Social media platform Reddit announced on Wednesday that it had suffered a data breach after a hacker gained access to a database that contained personal details of users. Even though the database was protected by two-factor authentication, the hacker found his way in by intercepting authentication SMSes that were sent to employees' accounts with cloud and source code hosting providers.
Two-factor authentication no longer secure
The hack took place between 14th and 18th of June and involved the compromise of Reddit's employees' accounts to begin with. Reddit did have two-factor authentication in place to deter hackers from accessing its systems and databases, but since SMS was part of the authentication process, the hacker used the loophole to gain access to Reddit's databases.
Christopher Slowe, Reddit's founding engineer, said in a post on the platform that the company has learned its lesson and has since adopted token-based two-factor authentication to prevent the use of similar tactics by hackers in future. "We point this out to encourage everyone here to move to token-based 2FA," he wrote.
Even though the hacker did not gain write access to Reddit systems, he/she did gain access to a database that contained data of users who joined Reddit between 2005 and May 2007, including account credentials (username + salted hashed passwords), email addresses, and public and private messages.
The hacker also gained access to email digests sent by Reddit to users between June 3 and June 17 this year. According to Reddit, the digests contained "a username to the associated email address and contain suggested posts from select popular and safe-for-work subreddits you subscribe to".
Reddit observed the intrusion on 19th June and has since informed law enforcement authorities, ensured the implementation of token-based two-factor authentication along with enhanced logging and more encryption, and asked affected customers to change their passwords.
Slowe added that even though Reddit hired a Head of Security less than three months ago, the latter hasn't been asked to leave yet but Reddit is now looking for candidates to fill two additional security roles, namely Cloud Security Engineer and Threat Detection Automation Engineer.
Multi-factor authentication a must for all firms
Commenting on the expert hack of Reddit's database, Sean Sullivan, Security Advisor at F-Secure, said that SMS-based two-factor authentication was never a perfect solution and Reddit won't be the last organisation to be breached via SMS authentication in the future.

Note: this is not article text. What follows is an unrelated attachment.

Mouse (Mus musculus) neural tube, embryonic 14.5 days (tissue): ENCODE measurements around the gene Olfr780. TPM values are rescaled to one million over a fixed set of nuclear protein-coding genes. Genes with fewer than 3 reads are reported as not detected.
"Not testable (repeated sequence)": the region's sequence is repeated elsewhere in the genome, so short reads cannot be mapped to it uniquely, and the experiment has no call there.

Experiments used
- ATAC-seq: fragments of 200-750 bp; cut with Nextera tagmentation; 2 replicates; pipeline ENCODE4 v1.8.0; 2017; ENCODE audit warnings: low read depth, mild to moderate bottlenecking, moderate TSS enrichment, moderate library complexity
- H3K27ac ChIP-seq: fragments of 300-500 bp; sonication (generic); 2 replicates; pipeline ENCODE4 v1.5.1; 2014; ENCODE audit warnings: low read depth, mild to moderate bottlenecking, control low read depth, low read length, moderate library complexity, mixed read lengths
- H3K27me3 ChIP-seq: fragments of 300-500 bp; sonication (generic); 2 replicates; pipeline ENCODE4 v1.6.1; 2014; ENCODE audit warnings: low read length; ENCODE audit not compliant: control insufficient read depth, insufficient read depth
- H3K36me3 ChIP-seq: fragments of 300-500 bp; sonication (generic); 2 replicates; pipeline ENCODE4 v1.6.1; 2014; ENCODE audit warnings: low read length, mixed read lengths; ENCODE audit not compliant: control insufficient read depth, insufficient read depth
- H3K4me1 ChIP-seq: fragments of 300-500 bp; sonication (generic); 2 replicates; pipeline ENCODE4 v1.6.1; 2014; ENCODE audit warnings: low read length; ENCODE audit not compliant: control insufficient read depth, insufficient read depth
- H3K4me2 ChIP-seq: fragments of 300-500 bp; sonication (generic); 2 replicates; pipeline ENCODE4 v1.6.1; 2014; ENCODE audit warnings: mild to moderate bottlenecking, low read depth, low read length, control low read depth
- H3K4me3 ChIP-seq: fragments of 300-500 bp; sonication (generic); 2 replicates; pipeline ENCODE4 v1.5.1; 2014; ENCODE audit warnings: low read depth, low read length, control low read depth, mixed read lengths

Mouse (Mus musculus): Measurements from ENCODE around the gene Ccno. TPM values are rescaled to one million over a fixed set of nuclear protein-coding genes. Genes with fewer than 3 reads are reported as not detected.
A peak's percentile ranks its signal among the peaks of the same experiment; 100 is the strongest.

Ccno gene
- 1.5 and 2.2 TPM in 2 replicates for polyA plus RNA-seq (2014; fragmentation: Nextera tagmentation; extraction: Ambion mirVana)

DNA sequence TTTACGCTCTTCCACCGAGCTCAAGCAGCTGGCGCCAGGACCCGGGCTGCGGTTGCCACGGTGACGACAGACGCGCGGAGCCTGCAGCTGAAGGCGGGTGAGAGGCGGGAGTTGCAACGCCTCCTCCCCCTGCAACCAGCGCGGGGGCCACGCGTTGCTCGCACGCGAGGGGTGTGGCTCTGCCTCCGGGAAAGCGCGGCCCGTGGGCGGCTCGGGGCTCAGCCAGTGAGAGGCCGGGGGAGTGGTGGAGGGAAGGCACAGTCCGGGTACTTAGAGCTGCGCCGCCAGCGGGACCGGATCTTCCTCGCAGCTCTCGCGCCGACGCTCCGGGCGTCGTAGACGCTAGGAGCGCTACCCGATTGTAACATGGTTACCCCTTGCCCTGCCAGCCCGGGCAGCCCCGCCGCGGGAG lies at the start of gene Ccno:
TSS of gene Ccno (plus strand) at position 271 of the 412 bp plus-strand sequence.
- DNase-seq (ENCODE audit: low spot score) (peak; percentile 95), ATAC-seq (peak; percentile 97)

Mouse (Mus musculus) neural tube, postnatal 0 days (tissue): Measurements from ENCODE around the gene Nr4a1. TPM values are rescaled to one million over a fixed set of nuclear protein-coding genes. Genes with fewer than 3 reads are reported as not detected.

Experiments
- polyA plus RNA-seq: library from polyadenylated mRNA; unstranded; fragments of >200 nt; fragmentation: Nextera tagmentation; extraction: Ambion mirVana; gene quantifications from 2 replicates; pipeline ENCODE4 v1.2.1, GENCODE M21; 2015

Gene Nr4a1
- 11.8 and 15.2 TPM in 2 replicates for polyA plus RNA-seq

"It took Twitter until late last year to finally implement a proper app-based MFA, which is four years wasted as rolling-out SMS-based MFA delayed a proper system and its value was very short-lived. At this point, the use of SMS-based MFA for administrators should be considered negligent," he added.
"Security has evolved since SMS authentication and organisations need to do the same. SMS is not true multi-factor authentication, as it is sent from a network to the phone, giving hackers an opportunity to intercept this message and hijack the user account," says Rashmi Knowles, Field CTO EMEA at RSA Security.
"Instead, it is vital that true multi-factor authentication is mandatory in a company’s security strategy. For example, proximity-based solutions or biometrics can provide a simple way for users to prove who they are, while also reducing the risk of a breach. By putting another wall of defence up that can’t be mimicked, organisations can effectively manage their digital risk and keep user data secure," she adds.
According to Keith Graham, CTO at SecureAuth + Core Security, SMS-based two-factor authentication should be phased out by organisations in favour of comprehensive Identity controls. "Part of those controls should be to Implement adaptive authentication that combines techniques such as geographic location analysis, device recognition, IP reputation-based threat services, and phone fraud prevention to address the threats at the identity level efficiently," he says.